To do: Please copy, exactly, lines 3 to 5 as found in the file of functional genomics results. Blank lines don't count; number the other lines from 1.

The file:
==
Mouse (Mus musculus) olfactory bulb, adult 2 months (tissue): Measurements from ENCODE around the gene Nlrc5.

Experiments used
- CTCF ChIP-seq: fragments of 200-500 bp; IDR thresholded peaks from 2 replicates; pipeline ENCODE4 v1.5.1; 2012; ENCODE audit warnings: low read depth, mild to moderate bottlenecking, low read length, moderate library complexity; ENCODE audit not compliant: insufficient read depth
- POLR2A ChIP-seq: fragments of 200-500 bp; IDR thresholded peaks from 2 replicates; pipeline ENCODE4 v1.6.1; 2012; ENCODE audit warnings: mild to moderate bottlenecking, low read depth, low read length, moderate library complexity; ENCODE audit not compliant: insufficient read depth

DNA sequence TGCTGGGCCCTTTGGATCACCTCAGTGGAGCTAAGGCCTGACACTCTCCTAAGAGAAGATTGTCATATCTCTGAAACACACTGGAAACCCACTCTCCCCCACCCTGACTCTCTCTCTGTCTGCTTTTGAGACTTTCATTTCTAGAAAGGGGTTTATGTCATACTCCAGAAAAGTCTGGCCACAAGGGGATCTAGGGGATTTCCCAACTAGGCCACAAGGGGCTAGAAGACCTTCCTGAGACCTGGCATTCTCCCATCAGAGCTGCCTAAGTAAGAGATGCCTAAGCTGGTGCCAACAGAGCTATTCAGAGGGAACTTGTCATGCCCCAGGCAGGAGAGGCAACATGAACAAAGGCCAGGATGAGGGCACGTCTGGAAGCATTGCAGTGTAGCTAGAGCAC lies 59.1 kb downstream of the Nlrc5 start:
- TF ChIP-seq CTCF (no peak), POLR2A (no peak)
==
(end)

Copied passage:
- CTCF ChIP-seq: fragments of 200-500 bp; IDR thresholded peaks from 2 replicates; pipeline ENCODE4 v1.5.1; 2012; ENCODE audit warnings: low read depth, mild to moderate bottlenecking, low read length, moderate library complexity; ENCODE audit not compliant: insufficient read depth
- POLR2A ChIP-seq: fragments of 200-500 bp; IDR thresholded peaks from 2 replicates; pipeline ENCODE4 v1.6.1; 2012; ENCODE audit warnings: mild to moderate bottlenecking, low read depth, low read length, moderate library complexity; ENCODE audit not compliant: insufficient read depth

DNA sequence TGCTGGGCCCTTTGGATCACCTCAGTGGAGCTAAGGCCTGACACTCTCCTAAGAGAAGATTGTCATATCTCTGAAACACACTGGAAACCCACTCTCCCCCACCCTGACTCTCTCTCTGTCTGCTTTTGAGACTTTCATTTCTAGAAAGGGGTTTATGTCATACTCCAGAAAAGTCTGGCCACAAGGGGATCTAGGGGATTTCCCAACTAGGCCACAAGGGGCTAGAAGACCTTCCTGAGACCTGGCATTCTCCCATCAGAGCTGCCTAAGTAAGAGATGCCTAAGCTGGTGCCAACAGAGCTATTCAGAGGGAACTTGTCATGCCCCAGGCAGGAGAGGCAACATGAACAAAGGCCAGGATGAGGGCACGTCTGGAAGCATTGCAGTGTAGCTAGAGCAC lies 59.1 kb downstream of the Nlrc5 start: